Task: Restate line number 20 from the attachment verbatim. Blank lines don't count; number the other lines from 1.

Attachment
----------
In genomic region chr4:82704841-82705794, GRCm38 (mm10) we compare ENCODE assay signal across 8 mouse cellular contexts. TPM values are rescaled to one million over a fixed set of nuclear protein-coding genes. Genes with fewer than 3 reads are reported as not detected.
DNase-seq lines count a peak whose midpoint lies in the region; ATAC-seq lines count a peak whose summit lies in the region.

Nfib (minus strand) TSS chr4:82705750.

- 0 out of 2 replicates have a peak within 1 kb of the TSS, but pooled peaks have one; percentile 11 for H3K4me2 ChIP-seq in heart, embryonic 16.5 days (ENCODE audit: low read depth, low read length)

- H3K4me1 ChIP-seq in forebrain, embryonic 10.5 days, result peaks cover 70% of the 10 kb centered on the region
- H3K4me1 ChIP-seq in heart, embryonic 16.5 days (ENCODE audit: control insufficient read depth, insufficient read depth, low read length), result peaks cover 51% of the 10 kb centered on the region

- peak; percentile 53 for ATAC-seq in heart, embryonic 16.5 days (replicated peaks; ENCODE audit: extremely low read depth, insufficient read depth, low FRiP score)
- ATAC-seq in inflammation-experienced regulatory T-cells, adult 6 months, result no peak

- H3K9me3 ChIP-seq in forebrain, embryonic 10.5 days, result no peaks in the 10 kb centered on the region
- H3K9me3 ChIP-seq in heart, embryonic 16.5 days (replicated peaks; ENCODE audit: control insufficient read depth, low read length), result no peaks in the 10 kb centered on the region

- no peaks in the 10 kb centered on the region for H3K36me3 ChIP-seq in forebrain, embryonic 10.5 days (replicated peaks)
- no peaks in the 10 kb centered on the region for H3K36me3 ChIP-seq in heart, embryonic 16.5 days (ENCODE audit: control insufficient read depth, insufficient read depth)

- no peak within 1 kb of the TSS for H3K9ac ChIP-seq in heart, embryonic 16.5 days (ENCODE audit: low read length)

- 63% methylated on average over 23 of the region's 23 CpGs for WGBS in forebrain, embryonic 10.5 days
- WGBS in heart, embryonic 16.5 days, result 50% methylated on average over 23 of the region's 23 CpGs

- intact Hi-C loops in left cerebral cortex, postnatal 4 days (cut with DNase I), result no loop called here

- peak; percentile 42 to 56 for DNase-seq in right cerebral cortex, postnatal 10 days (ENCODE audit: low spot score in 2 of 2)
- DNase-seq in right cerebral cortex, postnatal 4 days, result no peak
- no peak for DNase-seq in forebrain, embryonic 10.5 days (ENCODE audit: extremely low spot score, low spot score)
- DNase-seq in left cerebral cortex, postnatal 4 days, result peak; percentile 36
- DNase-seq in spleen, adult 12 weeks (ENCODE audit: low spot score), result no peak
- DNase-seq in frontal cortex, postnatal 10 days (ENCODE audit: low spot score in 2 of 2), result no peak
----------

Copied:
- DNase-seq in left cerebral cortex, postnatal 4 days, result peak; percentile 36